At a time when public schools are seeing deep cuts in funding, there’s a growing market for companies running online elementary, middle and high schools. The largest for-profit company overseeing these programs in Colorado is Virginia-based company K12 Inc. While public schools are struggling to survive, K12 Inc.—with the support of state tax dollars—is reporting double digit profits. Meantime, it’s not measuring up to state academic standards.
Nowhere is this more clear than Adams 12 Five Star School District, north of Denver. In addition to its brick and mortar schools, the district also supervises the state’s largest online school, Colorado Virtual Academy, or COVA. Last spring while the district was discussing $25 million in budget cuts and laying off 155 employees, COVA’s management company, K12 Inc., was projecting annual growth in excess of $100 million.
“K12 is almost exclusively funded with public dollars,” says Gary Miron, an education professor at Western Michigan University. Miron studies K12 and other so-called Education Management Organizations, or EMOs.
Here’s how they work: alternative public schools or virtual schools can choose to contract with an EMO like K12 Inc. to provide the most basic services, from hiring and firing teachers to developing curricula. Miron says EMOs can also be involved in recruiting students and, indirectly, influence who enrolls.
“…and they can change those conditions, those inner workings of a school to maximize their profit,” he says. “That may be targeting particular types of students or pushing out or counseling out some of the students that they don’t want.”
Student enrollment at COVA has grown to about 5,000 thanks in part to marketing by K12. But despite the allure of flexibility and education from home, COVA is finding a relatively high number of students are dropping out. Last year the school reported a 12 percent graduation rate. That’s compared to a 72 percent average for all public high schools statewide.
“I’m not going to lie to you about that. We’ve had some downward trends,” says Katherine Knox, director of school improvement for Colorado Virtual Academy. “But we’ve also had individual and small group successes.”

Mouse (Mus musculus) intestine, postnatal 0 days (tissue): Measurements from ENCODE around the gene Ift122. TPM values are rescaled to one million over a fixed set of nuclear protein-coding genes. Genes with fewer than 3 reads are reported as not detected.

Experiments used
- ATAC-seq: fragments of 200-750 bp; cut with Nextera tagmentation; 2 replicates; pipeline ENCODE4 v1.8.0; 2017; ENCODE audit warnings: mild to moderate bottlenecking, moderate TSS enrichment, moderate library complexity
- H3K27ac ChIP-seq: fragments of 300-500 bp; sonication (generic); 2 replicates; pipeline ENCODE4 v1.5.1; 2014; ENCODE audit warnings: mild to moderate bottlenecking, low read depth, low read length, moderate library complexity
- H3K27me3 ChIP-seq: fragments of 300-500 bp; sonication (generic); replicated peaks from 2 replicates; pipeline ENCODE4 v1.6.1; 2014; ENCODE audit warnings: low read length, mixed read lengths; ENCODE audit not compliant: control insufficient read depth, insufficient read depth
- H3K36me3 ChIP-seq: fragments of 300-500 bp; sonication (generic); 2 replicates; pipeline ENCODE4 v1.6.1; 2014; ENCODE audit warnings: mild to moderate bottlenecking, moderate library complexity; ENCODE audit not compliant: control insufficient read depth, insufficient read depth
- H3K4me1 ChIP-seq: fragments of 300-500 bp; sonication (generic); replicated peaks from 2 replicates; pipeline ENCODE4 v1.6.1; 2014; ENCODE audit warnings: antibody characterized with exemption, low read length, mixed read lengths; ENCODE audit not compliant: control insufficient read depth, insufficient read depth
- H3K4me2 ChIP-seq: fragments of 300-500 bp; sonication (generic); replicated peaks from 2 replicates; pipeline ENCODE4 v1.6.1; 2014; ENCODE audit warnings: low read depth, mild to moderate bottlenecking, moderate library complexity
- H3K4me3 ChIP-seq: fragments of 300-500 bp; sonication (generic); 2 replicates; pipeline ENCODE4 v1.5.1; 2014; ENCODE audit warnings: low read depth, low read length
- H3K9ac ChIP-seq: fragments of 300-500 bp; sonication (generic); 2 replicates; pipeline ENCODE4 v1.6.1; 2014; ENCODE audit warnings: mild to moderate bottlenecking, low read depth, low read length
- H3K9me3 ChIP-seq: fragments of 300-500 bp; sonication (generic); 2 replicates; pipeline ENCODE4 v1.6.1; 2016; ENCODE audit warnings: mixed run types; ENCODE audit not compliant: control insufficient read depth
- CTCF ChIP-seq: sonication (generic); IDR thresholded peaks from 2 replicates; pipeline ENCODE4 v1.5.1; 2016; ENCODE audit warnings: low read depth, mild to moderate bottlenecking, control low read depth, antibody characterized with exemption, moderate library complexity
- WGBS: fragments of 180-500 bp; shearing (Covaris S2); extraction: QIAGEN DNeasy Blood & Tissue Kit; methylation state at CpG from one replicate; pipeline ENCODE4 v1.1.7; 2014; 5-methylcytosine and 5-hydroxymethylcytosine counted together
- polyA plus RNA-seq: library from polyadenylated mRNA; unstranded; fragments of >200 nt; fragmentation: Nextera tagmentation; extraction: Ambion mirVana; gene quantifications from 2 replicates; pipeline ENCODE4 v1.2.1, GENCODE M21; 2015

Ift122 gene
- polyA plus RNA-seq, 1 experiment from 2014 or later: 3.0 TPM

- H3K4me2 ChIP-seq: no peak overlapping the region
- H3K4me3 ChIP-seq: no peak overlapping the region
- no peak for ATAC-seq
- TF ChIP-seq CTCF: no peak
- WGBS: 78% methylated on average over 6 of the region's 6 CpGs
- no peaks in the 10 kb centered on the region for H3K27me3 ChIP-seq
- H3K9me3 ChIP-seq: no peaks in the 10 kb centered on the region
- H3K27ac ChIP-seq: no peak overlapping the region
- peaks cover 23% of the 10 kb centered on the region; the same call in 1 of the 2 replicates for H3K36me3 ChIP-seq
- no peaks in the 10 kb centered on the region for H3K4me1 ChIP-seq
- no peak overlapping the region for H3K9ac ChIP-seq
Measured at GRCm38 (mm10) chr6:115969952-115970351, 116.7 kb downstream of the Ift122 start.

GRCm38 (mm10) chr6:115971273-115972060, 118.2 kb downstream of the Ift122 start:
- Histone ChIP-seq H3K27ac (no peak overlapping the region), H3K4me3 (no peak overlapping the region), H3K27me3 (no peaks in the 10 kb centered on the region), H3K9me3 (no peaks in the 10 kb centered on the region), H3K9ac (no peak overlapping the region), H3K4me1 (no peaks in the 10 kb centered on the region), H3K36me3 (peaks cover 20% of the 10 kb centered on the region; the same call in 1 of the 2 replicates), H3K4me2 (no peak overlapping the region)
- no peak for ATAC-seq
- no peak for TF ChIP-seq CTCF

Overall, the state rated COVA academically as a “turnaround” school—the lowest of four academic rankings after it mis-administered statewide assessment tests last year. But after an appeal, COVA is one ranking better, listed as “priority improvement.” However, academically COVA is not alone. More than half of the state’s online multi-district schools are getting poor marks.
So with the state spending $5900 per pupil what are students, parents and taxpayers getting? Is anyone holding online management organizations accountable?
Amy Anderson, an assistant commissioner in charge of improving academic performance at online schools, says “The Colorado Department of Education doesn’t buy anything from companies.CDE has no role in any of those contracts.” When it comes to accountability, she says that starts with the school district.
COVA’s district superintendant, Chris Gdowski, says the district and COVA are working together on improving academic performance. But evaluating the contract between Colorado Virtual Academy and K12 is up to the school’s all-volunteer board.
“I know the word ‘freaking out’ came up once or twice on the board. This is not good,” says Board President Tim Booker, who works full time as an insurance agent.
During the 2009-2010 school year, COVA paid $22 million out of the $30 million it received in state funding to K12. In terms of improving student performance Booker claims that K12 is paying $2 million out of its own pocket to ramp up teacher interventions. For now he says he thinks it’s the best option.
“From everything that we’ve found, it’s an online issue nationwide, and it’s the same issue,” he says. “It’s kids of last resort coming to online.”
Even so, he says the public does have a right to ask what’s going on with the money. And according to financial statements the $22 million is allocated for “administrative services, technology services, courses, materials, computers and other direct expenses.”
“Yes we are organized as a for-profit company,” says Mary Gifford, senior vice president for School Services at K12.
Gifford says the company is one of many for-profit entities operating in the education field, and dismisses a recent report that criticizes K12’s academic performance nationwide. The report found that only 25 percent of its schools were making adequate yearly progress.
“If we are not able to run accountable schools, we will cease to have schools,” she says. “And so for me the focus is on running quality schools—making sure every teacher is ready to teach on day one, every student is ready to learn on day one, and that we have successful school years.”
Given these findings, some are asking whether the state should be boosting its online accountability standards. But recently passed legislation (HB 1277) is actually returning more oversight responsibilities back to school districts. As for reevaluating online school funding, Colorado Department of Education’s Amy Anderson says that isn’t a top priority right now.
“What’s important right now is to really to get our arms around performance and to see that all of our schools are performing at the level we would expect,” she says. “That’s our real charge going forward.”
Meantime, all public schools across the state are operating with $229 million less this year. And the latest budget forecast is predicting up to a $500 million dollar deficit next year, which could translate into more deep cuts for public districts like Adams 12 Five Star.